5 Interesting Facts About Cesar Chavez

0
12203

In 20th century social activism, one name stands out from the rest who made an influence on American society: Cesar Chavez. His campaigns for workers’ rights, especially farm workers, was extremely aggressive, yet it was also not violent. Forced to watch his parents lose their farm and then be treated unequally, he is responsible for the first farm-labor Union in the United States.

1. Honored By the US

Although Chavez was not received by the general public in a positive way at first, the respect that people eventually developed for him was immense. He is remembered with numerous streets and schools named after him. There’s even a national monument. In 2011, however, the US Navy trumped them all by debuting the USNS Cesar Chavez in 2011.

2. A Lot of Schools

Chavez was a child of the Great Depression. When his family became migrant workers in California, he moved from town to town as his parents sought out work. This caused him to attend nearly 40 different schools before the eighth grade. He finally dropped out of school at that point so he could earn income too.

3. Strongly Opposed

Chavez demanded equal rights, but also demanded that migrant workers be legal workers. Over most of his life, he was strongly opposed to any amnesty programs for illegal immigrants. His belief was that illegal workers degraded the pay and benefits that legal workers could receive. Chavez eventually softened his stance near the end of his life, but always supported the legal worker first.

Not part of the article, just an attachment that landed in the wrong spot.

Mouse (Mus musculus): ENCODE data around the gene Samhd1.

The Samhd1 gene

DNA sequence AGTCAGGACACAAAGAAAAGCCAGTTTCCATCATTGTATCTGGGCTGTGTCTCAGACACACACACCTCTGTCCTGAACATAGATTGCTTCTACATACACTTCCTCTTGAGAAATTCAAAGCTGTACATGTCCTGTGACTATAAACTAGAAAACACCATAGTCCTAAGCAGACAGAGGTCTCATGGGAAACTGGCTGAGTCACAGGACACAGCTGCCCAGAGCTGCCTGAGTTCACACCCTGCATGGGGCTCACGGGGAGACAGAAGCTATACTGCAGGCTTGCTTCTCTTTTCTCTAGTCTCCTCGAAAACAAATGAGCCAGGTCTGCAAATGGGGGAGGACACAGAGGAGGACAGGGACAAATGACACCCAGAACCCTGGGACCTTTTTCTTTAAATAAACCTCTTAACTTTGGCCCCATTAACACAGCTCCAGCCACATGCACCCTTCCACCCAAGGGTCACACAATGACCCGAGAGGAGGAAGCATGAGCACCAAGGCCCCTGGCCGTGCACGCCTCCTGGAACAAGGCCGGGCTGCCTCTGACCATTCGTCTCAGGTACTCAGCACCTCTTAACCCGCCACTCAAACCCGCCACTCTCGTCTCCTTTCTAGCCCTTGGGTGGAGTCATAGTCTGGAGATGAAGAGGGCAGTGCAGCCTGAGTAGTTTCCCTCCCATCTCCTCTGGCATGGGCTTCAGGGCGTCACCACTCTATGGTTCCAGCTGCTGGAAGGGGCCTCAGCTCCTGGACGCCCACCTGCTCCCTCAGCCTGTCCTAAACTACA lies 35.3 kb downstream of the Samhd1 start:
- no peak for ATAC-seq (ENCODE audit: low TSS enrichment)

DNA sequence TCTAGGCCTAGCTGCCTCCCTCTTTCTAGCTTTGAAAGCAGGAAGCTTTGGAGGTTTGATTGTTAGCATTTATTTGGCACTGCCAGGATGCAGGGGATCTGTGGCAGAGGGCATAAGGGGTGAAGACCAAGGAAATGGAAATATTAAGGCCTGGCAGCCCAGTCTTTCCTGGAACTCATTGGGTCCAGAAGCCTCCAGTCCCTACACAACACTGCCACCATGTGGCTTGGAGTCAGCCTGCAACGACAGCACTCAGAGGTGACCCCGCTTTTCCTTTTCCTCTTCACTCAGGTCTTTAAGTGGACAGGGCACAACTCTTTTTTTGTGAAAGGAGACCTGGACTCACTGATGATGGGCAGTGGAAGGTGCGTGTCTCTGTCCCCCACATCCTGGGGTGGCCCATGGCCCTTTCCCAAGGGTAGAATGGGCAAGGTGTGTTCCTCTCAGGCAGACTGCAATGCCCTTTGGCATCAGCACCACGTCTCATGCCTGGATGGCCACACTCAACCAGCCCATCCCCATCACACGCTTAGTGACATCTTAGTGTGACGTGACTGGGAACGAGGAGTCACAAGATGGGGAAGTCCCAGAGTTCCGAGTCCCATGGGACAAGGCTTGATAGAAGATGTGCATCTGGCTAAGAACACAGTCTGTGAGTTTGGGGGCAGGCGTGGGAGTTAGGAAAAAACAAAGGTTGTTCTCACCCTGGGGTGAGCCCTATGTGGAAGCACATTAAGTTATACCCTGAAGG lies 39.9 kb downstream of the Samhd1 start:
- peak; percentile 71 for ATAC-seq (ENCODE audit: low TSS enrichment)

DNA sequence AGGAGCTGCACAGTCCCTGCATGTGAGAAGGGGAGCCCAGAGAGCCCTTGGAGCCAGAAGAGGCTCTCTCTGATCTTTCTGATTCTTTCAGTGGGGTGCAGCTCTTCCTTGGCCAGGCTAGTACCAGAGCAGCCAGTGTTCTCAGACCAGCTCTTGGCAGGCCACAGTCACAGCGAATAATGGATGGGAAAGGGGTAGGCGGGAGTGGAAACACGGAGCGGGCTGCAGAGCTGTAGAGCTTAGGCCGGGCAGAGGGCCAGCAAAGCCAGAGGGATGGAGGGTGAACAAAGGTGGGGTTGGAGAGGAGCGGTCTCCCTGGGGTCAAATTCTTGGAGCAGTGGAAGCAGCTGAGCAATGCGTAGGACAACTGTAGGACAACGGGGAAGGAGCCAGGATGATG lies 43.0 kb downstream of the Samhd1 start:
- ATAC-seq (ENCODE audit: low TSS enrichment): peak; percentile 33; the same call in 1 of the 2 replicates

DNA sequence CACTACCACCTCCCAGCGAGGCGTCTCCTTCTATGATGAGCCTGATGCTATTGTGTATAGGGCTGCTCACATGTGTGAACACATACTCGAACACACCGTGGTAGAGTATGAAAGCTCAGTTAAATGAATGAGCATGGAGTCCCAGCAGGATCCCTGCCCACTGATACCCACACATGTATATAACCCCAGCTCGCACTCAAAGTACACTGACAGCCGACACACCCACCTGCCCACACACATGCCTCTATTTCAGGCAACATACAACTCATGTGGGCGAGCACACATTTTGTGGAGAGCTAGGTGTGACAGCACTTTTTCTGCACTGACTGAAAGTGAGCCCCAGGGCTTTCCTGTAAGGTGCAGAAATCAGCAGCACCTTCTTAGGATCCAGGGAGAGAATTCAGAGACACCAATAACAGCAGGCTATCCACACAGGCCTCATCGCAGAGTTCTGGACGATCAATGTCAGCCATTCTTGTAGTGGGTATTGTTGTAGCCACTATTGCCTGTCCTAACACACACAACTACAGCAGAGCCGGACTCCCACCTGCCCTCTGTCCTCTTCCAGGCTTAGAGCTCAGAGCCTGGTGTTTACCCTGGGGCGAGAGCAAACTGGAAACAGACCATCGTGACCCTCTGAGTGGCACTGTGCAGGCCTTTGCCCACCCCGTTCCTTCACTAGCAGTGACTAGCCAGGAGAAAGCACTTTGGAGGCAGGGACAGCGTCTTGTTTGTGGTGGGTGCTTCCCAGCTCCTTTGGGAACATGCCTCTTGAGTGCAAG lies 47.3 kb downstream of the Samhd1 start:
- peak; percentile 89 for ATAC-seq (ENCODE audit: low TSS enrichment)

4. A Long Fast

When Chavez was fighting for workers’ rights, it was at a time when DDT was being extensively used. Workers were even being sprayed while working in the fields. He helped secure the first contract that prohibited DDT use and even fasted for 36 days at one point to protest how many pesticides were being used on grapes.

5. A Soft Heart

Chavez said that he became a vegetarian when he realized that animals felt the same emotions that humans did. He thanked his dog, who was appropriately named “Boycott,” for changing his mind about animal protein consumption.

Cesar Chavez influenced an entire generation and his work continues to live on. There may be much work left still to do, but thanks to Chavez, the task isn’t as large as it could be.